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Suggest ways that earthquakes may be predicted. How successful has prediction been in recent years. Explain why earthquakes of similar magnitude may cause different amounts of damage according to location and historical context.

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Introduction

Suggest ways that earthquakes may be predicted. How successful has prediction been in recent years. Explain why earthquakes of similar magnitude may cause different amounts of damage according to location and historical context. At 6:00 am on January 17, 1994, disaster struck southern California in the form of an earthquake that originated deep beneath the Santa Susana Mountains. Slippage occurred on a fault and the resulting earthquake damaged buildings and highways, ruptured gas lines, and created chaos in the largest metropolitan area in the western US. Every news organization had special reporters on the scene. Pictures of damage and fires as well as interviews with distraught victims formed a steady parade across television screens. Even the most jaded students were fascinated with the awesome power of the earth. One of the greatest challenges to seismologists is to be able to predict earthquakes with enough precision to minimize loss of life and economic hardship. In an ideal world, we would know where all active faults lie, when they will rupture, and the magnitude of the next earthquake expected.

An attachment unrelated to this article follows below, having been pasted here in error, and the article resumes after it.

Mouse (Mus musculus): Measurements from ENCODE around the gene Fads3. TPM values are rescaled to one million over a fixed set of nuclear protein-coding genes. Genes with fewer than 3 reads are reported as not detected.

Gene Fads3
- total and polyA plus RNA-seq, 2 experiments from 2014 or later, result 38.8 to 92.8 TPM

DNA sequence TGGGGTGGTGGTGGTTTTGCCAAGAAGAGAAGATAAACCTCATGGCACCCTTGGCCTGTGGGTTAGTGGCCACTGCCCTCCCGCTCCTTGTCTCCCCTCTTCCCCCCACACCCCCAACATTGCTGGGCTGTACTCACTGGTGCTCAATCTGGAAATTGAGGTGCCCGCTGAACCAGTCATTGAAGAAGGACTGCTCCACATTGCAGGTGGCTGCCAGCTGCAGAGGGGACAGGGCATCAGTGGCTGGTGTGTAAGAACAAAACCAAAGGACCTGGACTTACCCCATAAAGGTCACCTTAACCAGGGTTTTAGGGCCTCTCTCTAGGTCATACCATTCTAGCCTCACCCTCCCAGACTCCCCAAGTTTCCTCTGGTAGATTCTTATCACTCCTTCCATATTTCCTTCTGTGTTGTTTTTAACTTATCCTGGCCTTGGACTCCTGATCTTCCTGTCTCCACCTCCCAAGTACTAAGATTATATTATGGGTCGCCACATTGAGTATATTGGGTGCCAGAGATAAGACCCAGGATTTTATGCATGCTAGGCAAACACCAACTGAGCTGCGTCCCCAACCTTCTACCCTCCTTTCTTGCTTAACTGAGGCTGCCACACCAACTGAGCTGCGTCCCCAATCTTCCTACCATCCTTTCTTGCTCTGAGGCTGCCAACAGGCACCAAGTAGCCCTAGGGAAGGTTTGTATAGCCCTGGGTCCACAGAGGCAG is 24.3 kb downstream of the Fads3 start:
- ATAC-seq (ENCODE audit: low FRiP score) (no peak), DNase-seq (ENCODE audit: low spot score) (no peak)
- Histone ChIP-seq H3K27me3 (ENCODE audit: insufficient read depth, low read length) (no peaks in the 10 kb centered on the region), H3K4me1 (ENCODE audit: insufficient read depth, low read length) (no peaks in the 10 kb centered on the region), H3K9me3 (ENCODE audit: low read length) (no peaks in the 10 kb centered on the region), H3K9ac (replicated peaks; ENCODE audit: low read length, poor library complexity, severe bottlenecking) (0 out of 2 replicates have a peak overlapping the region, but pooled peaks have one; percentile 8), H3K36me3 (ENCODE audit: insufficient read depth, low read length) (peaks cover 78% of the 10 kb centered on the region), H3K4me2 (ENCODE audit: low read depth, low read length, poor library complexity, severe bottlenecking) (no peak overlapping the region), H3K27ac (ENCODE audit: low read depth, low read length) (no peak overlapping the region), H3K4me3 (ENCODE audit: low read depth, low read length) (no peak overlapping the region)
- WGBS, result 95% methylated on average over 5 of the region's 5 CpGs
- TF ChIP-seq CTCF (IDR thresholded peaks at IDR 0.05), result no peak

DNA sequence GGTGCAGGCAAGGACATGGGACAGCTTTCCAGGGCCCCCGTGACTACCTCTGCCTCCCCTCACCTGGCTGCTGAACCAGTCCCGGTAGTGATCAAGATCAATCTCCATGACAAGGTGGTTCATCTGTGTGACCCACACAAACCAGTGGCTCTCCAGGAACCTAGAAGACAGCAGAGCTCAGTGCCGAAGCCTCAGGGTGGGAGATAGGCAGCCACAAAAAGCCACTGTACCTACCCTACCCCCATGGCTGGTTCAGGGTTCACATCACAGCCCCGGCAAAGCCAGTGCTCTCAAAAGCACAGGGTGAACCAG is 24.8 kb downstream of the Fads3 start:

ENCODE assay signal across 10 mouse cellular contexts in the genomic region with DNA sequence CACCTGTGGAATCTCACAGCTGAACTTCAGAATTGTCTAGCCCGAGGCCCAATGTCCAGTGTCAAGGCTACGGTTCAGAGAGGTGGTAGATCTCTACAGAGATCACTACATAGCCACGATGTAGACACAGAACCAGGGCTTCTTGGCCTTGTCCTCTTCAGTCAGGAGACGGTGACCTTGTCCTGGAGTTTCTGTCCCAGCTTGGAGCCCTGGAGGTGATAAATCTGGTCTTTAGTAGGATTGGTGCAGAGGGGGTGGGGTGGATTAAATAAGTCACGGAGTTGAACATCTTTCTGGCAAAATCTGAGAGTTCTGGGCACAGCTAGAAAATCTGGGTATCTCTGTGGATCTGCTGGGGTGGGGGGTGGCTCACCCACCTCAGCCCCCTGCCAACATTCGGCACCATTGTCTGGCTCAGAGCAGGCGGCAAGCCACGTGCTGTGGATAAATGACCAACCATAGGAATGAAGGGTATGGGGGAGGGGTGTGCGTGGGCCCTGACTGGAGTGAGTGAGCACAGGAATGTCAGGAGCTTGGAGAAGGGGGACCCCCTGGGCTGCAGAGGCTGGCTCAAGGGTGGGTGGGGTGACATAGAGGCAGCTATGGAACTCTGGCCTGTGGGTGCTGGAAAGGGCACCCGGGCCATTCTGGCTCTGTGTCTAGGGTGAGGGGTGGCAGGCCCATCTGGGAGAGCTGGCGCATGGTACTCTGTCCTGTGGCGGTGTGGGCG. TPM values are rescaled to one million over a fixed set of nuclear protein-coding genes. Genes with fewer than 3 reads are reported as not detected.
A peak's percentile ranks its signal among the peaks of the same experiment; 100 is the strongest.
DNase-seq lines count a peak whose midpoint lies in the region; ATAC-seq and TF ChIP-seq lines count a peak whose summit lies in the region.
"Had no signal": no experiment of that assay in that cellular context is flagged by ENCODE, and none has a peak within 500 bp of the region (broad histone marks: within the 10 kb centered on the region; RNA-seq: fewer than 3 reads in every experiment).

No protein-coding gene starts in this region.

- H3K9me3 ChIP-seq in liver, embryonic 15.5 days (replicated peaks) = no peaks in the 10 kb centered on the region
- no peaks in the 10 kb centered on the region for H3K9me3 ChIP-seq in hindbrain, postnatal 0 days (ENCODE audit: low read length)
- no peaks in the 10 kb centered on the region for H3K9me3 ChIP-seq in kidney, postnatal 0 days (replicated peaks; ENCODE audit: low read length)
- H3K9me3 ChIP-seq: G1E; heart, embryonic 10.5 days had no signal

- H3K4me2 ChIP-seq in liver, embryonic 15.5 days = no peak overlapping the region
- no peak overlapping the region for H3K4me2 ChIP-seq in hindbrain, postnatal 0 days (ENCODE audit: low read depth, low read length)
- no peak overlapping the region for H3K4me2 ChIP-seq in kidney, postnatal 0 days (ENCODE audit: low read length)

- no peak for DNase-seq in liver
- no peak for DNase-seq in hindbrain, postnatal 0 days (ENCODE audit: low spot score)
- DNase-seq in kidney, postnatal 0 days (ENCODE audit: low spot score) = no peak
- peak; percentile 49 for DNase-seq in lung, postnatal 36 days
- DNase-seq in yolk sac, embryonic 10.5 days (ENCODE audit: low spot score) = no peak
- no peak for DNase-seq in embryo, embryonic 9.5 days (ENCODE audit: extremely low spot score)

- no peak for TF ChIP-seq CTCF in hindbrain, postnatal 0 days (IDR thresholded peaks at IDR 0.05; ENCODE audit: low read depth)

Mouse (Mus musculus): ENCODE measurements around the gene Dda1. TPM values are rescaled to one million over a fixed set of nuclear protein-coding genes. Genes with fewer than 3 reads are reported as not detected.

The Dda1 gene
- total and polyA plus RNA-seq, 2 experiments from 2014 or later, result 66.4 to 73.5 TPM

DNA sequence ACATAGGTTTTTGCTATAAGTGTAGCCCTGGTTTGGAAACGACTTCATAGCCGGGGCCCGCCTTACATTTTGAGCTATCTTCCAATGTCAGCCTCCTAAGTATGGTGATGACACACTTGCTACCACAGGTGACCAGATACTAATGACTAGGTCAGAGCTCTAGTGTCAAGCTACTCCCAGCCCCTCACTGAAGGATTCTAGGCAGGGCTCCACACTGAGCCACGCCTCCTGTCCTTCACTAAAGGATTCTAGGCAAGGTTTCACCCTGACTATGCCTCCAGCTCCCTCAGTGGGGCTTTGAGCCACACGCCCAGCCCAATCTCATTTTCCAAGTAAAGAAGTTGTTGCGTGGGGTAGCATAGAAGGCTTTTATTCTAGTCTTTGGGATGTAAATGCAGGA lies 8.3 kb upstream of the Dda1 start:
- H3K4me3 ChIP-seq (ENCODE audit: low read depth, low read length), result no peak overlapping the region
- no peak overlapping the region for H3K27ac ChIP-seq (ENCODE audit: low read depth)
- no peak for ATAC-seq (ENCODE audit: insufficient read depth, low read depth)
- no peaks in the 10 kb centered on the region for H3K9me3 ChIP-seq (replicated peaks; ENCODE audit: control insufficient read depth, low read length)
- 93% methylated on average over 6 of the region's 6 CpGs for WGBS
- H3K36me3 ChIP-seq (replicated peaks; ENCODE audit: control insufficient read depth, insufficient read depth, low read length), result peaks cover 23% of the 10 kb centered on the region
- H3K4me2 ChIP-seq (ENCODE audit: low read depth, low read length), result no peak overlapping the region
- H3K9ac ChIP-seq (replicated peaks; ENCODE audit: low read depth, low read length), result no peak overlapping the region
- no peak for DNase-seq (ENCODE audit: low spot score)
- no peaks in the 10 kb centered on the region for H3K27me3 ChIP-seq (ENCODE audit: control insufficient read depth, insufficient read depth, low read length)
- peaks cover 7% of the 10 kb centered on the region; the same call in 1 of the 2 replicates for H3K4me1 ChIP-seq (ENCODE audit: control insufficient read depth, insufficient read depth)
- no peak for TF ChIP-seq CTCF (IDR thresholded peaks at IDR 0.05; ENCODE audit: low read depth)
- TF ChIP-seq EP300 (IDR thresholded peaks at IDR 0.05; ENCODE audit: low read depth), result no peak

Middle

Ground shaking causes most earthquake damage. The magnitude of an earthquake, distance to the earthquake focus, type of faulting, depth, and type of material are important factors in determining the amount of ground shaking that might be produced at a particular site. Where there is an extensive history of earthquake activity, these parameters can often be estimated; however, in many areas of Washington they are still poorly defined. The magnitude of an earthquake influences ground shaking in several ways. Large earthquakes usually produce ground motions with large amplitudes and long durations. In addition, large earthquakes produce strong shaking over much larger areas than do smaller earthquakes. The 1949 magnitude 7.1 Olympia earthquake produced ground shaking lasting 30 seconds and was felt over an area of 550,000 square kilometers. In contrast, the 1964 magnitude 8.3 Alaska earthquake produced ground shaking for about 300 seconds and was felt over an area more than five times larger. The distance of a site from an earthquake affects the amplitude of ground shaking.

Conclusion

Subsurface structures, such as sedimentary layers that vary in thickness or degree of consolidation, may increase ground motion by focusing seismic wave energy at a particular site. The curved surfaces of buried bedrock topography may also focus waves. Langston and Lee (1983) suggested focusing as a mechanism to explain why the severity of damage observed in West Seattle during the 1965 Seattle-Tacoma earthquake seemed unrelated to surface geology in many places. The depth to bedrock changes from very near the surface in the West Seattle area to significantly deeper just a short distance away in downtown Seattle. Earthquakes have always been a problem and will carry on to be. Predicting an earthquake is not easy and the problems that can be caused from an earthquake are immense. However over recent years with new technology and historical evidence prediction of earthquakes have improved. Damage caused by an earthquake can vary due to the type of buildings and the geologic structure of the area that the earthquake hits.

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